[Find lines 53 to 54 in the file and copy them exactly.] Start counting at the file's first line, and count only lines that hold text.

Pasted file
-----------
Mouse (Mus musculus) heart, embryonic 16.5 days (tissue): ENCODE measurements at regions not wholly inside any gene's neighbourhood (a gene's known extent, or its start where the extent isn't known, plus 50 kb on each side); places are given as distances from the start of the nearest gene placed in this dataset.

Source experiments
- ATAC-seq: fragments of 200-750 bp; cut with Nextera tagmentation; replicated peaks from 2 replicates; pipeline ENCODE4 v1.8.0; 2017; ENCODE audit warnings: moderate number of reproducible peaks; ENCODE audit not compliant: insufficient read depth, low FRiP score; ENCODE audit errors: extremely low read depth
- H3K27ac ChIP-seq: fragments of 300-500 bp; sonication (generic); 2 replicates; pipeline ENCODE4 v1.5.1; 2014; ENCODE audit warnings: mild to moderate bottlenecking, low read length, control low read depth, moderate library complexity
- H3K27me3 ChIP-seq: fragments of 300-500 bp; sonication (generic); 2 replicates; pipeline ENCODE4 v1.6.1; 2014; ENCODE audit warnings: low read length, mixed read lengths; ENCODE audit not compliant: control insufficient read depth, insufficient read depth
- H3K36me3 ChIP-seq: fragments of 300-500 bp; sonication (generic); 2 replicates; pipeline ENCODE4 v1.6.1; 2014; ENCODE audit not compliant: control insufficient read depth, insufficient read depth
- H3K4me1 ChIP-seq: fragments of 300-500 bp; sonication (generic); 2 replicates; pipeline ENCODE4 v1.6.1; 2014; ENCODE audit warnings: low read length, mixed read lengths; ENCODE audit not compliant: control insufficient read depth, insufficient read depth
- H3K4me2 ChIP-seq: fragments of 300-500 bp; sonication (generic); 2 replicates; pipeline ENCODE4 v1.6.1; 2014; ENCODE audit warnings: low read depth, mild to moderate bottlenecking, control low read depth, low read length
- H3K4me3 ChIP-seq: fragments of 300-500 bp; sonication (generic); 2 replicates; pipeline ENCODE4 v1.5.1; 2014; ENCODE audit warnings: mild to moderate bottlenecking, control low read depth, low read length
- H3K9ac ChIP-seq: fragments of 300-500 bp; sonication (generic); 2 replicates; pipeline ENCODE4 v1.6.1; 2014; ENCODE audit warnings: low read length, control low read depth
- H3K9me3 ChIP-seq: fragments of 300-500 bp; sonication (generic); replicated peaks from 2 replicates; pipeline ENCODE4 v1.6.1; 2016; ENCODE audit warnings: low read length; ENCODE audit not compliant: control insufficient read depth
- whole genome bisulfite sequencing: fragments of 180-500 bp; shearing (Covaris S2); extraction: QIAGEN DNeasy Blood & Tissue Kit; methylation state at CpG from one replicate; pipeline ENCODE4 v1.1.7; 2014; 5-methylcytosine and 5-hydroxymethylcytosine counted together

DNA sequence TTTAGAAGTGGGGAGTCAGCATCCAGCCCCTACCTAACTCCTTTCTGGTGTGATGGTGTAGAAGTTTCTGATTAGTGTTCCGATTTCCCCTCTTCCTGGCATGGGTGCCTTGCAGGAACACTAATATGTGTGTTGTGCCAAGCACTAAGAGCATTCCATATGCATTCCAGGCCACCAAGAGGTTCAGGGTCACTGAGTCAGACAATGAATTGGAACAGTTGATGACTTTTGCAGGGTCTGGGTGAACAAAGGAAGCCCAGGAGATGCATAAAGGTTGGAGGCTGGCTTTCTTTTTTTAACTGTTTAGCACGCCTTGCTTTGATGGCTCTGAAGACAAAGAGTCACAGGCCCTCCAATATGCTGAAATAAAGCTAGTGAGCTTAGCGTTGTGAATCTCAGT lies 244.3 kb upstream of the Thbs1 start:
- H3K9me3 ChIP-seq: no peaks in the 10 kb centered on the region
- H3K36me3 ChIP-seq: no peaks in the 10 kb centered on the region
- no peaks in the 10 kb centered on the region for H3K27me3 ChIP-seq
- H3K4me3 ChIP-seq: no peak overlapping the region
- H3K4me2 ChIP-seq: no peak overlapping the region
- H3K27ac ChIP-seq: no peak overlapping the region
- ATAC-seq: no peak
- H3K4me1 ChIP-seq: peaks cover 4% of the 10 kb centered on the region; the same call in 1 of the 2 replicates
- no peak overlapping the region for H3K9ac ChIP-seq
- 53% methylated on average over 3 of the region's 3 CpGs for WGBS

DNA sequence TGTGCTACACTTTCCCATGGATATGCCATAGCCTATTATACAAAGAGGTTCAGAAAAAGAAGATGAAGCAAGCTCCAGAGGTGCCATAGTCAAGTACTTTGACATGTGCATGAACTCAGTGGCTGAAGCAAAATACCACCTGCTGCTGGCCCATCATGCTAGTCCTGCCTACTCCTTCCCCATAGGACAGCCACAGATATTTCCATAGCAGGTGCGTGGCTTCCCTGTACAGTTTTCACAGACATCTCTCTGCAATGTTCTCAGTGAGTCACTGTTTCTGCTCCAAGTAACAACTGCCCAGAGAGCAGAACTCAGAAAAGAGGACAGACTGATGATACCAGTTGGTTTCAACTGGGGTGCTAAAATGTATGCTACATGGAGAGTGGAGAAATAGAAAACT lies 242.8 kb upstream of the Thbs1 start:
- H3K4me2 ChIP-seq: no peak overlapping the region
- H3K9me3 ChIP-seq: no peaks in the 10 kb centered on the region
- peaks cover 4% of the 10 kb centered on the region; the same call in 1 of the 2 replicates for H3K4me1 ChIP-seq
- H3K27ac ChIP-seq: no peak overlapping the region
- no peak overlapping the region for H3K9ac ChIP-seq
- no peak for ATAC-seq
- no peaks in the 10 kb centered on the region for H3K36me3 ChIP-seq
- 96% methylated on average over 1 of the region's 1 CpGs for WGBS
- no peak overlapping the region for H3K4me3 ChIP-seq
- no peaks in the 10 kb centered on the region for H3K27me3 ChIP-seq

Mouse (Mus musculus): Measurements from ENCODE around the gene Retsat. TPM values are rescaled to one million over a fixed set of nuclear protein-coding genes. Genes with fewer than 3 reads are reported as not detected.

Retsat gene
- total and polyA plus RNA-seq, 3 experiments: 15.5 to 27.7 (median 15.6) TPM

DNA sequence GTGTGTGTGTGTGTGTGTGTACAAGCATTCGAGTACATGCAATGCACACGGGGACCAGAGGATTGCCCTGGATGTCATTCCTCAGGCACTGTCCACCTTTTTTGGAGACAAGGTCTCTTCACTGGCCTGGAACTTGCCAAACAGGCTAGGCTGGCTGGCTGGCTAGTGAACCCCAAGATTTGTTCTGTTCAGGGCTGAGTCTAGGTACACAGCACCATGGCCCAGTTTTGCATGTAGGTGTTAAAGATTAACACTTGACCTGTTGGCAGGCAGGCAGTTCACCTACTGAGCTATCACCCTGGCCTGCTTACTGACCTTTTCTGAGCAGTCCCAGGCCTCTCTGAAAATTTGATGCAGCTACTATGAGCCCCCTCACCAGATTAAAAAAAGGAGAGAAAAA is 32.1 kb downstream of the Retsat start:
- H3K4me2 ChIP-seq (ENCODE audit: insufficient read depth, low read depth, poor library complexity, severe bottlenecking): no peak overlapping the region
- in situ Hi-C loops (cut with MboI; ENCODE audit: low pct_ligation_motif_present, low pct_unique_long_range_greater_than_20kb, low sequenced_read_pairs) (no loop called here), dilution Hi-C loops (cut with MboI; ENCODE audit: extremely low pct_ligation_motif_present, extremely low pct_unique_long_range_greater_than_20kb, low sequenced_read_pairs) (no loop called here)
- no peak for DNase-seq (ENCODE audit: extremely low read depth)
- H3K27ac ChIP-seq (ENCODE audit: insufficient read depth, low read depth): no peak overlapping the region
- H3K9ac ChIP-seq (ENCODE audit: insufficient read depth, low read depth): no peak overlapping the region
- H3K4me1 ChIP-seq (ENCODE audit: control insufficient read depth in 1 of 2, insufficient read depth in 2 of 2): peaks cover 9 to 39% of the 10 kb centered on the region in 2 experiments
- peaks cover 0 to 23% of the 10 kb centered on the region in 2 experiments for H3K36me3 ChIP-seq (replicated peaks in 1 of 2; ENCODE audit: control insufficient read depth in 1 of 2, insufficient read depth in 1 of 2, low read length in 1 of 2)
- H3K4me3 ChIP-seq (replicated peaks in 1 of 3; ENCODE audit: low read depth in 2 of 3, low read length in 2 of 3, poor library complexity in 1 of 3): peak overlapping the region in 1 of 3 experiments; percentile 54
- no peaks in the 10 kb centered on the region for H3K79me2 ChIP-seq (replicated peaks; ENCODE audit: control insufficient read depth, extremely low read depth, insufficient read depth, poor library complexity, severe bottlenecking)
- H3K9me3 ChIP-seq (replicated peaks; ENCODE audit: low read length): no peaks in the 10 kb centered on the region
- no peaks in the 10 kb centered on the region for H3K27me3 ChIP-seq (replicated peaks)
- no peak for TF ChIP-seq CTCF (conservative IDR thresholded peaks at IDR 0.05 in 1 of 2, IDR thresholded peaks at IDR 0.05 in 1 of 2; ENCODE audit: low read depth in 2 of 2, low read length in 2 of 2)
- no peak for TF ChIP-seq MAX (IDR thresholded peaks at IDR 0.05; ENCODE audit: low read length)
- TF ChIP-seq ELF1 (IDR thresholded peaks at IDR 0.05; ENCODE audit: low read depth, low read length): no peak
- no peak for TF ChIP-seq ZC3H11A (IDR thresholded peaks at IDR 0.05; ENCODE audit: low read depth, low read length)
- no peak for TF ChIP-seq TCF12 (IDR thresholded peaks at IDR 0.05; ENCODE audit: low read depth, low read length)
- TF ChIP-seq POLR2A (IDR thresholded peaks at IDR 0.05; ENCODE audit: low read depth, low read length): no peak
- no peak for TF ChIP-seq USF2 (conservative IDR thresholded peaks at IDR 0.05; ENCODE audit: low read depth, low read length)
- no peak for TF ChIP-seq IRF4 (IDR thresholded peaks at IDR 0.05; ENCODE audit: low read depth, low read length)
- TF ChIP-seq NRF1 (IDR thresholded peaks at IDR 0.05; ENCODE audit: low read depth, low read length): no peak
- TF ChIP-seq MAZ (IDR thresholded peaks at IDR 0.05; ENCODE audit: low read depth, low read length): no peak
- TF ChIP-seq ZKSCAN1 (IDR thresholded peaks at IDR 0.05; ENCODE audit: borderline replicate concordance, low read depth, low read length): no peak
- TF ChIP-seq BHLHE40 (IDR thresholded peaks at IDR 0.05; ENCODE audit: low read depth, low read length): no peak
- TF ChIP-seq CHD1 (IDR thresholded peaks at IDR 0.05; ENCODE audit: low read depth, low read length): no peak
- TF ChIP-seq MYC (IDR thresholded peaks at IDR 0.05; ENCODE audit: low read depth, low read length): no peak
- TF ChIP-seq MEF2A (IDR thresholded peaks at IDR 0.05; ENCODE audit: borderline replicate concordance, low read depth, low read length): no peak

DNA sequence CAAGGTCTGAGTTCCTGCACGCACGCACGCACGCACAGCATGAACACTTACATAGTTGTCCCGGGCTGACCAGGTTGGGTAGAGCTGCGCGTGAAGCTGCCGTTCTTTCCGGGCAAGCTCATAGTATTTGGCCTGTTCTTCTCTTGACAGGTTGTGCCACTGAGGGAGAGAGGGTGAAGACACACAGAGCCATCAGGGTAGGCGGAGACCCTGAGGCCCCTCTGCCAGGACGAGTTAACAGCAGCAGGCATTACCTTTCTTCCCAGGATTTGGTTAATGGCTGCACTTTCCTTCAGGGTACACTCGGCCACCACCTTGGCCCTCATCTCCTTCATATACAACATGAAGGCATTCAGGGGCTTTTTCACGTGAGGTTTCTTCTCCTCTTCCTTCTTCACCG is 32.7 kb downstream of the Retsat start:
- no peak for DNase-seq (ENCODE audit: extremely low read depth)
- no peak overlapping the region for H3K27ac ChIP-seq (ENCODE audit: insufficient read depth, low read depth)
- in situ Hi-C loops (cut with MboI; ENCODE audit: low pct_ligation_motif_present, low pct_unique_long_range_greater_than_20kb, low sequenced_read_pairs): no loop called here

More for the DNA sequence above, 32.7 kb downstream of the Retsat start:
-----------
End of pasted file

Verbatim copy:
- no peak for TF ChIP-seq ZC3H11A (IDR thresholded peaks at IDR 0.05; ENCODE audit: low read depth, low read length)
- no peak for TF ChIP-seq TCF12 (IDR thresholded peaks at IDR 0.05; ENCODE audit: low read depth, low read length)